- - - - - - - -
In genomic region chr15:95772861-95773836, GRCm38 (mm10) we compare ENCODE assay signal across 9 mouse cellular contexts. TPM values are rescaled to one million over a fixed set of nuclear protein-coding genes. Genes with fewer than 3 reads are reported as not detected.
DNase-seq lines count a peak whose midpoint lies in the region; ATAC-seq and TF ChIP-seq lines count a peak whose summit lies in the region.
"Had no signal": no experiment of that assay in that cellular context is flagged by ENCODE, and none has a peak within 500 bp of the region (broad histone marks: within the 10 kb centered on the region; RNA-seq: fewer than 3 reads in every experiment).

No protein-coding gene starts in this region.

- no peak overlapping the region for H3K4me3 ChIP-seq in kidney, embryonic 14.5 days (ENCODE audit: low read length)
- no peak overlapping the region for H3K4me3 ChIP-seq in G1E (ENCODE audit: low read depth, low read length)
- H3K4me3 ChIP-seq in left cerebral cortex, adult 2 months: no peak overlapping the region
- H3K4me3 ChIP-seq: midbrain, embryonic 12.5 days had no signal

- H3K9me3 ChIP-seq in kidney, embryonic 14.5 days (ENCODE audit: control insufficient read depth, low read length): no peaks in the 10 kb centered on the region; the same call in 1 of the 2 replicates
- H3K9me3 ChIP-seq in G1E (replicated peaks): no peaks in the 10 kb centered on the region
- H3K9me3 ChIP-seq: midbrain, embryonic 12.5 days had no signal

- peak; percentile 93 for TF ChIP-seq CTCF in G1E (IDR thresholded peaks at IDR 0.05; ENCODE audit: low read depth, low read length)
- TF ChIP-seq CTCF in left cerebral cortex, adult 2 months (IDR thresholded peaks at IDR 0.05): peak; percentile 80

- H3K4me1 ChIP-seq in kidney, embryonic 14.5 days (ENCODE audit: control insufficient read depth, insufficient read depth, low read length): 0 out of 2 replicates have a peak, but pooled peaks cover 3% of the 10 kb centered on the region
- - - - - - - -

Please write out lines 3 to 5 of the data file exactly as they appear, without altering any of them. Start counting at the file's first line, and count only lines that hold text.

"Had no signal": no experiment of that assay in that cellular context is flagged by ENCODE, and none has a peak within 500 bp of the region (broad histone marks: within the 10 kb centered on the region; RNA-seq: fewer than 3 reads in every experiment).

No protein-coding gene starts in this region.

- no peak overlapping the region for H3K4me3 ChIP-seq in kidney, embryonic 14.5 days (ENCODE audit: low read length)